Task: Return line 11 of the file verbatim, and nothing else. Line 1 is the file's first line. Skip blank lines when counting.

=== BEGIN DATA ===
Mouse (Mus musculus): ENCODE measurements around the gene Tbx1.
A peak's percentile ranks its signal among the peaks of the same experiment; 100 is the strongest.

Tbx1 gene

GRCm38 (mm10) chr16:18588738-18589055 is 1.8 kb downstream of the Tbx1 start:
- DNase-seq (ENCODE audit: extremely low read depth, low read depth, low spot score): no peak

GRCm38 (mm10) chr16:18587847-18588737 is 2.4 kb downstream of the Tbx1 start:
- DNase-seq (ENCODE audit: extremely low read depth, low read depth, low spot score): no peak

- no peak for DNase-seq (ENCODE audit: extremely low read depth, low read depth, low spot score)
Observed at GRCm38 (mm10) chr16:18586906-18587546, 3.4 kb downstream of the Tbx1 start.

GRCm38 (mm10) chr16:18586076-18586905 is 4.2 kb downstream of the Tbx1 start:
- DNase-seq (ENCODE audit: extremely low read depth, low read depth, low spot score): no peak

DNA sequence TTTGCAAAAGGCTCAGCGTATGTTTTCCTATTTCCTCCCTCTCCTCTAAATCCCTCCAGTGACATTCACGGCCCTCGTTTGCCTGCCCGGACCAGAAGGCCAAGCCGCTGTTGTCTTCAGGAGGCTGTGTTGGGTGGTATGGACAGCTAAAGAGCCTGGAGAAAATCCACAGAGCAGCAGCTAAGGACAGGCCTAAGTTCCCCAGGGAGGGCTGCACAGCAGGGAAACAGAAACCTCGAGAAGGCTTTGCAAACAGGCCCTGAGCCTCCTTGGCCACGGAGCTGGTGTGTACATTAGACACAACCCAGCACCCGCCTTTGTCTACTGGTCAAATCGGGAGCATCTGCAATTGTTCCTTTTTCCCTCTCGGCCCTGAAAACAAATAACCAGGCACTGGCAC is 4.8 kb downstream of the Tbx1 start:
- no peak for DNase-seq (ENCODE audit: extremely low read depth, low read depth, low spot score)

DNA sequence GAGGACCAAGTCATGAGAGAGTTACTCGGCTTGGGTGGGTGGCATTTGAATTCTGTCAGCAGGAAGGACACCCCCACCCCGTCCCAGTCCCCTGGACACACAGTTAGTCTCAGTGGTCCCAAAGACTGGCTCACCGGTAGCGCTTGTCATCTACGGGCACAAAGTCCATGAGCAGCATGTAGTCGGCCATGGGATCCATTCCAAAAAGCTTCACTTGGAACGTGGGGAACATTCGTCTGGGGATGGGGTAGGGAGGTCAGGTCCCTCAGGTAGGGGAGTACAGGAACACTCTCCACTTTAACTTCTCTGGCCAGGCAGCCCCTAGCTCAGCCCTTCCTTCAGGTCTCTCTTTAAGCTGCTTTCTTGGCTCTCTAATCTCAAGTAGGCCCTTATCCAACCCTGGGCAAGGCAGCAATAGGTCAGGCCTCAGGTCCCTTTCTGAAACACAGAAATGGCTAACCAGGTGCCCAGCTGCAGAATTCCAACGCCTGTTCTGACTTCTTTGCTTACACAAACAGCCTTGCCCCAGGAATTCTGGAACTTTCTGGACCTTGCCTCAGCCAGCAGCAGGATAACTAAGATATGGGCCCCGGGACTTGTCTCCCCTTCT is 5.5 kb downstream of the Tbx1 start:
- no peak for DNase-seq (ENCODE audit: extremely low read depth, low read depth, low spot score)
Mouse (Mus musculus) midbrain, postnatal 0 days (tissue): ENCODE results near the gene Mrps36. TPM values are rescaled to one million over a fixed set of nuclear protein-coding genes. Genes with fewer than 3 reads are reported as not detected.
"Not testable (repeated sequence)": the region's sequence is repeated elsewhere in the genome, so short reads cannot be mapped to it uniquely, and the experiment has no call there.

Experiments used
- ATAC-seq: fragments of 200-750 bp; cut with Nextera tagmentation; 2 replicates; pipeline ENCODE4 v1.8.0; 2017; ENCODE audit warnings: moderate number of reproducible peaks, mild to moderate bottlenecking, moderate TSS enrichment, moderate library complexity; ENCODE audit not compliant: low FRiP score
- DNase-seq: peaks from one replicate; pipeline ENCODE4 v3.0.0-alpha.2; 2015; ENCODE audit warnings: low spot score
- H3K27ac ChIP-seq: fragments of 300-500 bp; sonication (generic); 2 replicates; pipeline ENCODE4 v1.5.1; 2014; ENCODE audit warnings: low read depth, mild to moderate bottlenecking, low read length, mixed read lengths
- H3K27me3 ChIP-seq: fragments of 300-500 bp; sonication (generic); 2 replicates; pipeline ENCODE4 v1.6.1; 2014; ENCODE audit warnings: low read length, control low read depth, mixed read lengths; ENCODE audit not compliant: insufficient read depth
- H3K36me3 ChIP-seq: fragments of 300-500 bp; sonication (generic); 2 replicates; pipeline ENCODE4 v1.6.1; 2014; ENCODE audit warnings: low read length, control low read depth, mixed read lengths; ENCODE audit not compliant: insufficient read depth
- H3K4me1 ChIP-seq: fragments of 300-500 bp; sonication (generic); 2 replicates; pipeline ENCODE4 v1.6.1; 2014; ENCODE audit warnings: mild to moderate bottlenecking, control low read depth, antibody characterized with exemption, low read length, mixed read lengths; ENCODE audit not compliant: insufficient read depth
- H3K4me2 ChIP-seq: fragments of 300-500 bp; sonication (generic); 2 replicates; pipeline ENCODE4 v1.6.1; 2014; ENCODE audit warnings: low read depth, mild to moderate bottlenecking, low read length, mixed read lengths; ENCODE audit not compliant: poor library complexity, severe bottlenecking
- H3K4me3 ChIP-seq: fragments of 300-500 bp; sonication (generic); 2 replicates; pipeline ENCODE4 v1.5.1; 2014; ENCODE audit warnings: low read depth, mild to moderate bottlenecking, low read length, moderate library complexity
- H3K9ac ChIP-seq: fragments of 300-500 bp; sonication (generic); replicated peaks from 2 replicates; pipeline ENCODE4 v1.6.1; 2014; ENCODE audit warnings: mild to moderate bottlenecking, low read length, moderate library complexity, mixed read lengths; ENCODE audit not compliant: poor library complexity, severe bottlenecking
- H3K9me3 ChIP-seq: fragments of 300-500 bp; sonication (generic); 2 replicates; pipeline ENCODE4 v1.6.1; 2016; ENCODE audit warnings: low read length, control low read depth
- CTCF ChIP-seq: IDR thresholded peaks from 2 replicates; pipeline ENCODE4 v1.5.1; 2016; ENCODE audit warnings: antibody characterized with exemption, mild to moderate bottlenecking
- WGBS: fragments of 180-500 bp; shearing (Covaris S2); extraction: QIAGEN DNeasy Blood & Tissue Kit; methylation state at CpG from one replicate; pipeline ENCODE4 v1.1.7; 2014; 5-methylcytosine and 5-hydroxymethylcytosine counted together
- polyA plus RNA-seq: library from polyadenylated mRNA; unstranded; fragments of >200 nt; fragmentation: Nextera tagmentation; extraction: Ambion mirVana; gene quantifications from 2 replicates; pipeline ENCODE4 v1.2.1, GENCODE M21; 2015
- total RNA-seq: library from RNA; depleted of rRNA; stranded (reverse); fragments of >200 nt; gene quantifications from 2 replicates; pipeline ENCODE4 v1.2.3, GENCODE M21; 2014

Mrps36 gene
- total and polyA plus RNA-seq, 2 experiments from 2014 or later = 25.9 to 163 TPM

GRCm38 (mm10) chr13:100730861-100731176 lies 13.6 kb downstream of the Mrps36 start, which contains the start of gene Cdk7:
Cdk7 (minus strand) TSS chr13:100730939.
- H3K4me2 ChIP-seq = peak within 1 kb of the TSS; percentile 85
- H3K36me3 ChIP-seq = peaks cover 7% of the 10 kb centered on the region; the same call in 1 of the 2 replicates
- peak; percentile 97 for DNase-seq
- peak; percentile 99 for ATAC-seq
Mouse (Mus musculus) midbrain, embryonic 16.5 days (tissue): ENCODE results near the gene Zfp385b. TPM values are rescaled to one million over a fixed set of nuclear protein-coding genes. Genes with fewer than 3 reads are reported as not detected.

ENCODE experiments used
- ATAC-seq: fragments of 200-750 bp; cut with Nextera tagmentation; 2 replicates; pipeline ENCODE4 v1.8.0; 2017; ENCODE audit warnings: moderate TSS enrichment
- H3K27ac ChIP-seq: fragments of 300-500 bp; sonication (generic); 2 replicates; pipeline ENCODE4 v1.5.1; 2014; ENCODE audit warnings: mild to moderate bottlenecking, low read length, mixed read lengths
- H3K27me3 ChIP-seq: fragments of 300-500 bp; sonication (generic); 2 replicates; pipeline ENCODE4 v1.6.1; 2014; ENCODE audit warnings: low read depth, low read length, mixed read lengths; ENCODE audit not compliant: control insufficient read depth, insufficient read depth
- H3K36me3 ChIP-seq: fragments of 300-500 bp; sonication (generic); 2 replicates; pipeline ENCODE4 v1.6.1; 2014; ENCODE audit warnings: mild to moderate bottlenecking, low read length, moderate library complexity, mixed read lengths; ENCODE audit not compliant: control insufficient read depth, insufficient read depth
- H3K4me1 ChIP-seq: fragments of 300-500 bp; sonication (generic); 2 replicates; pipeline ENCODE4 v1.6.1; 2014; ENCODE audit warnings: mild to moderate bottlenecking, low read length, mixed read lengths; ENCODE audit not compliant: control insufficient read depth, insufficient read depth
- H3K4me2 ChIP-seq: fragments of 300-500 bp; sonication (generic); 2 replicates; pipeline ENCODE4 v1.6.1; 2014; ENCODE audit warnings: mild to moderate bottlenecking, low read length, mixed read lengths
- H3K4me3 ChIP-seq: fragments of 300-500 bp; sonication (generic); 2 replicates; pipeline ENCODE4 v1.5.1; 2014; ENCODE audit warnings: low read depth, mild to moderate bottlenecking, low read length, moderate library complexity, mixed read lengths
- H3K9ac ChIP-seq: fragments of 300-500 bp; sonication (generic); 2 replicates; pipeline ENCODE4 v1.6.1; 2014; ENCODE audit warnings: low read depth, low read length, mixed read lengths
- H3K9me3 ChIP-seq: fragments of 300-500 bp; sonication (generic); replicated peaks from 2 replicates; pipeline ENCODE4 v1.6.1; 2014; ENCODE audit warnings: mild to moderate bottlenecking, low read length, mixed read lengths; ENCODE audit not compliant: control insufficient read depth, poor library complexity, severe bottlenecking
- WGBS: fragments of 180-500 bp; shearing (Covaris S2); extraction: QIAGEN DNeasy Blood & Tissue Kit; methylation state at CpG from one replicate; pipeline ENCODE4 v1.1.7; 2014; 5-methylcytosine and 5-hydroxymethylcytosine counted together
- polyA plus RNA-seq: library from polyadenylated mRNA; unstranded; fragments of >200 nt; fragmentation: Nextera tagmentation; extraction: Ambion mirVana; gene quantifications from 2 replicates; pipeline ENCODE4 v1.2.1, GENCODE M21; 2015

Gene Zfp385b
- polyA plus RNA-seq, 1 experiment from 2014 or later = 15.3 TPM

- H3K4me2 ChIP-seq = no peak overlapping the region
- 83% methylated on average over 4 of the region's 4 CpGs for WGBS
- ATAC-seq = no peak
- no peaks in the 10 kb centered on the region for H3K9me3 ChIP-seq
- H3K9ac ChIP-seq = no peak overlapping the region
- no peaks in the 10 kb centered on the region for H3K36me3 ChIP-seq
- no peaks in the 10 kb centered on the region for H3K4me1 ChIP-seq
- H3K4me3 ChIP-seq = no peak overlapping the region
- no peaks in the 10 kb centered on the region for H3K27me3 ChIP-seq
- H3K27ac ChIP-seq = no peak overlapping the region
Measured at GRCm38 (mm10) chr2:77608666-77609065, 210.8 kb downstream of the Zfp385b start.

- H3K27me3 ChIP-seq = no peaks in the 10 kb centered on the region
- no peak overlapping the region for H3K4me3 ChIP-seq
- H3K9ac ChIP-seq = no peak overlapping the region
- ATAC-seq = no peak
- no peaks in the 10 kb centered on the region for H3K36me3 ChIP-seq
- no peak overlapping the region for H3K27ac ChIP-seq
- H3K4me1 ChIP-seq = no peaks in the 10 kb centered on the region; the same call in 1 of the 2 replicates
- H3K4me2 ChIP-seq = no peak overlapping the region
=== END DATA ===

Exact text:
- DNase-seq (ENCODE audit: extremely low read depth, low read depth, low spot score): no peak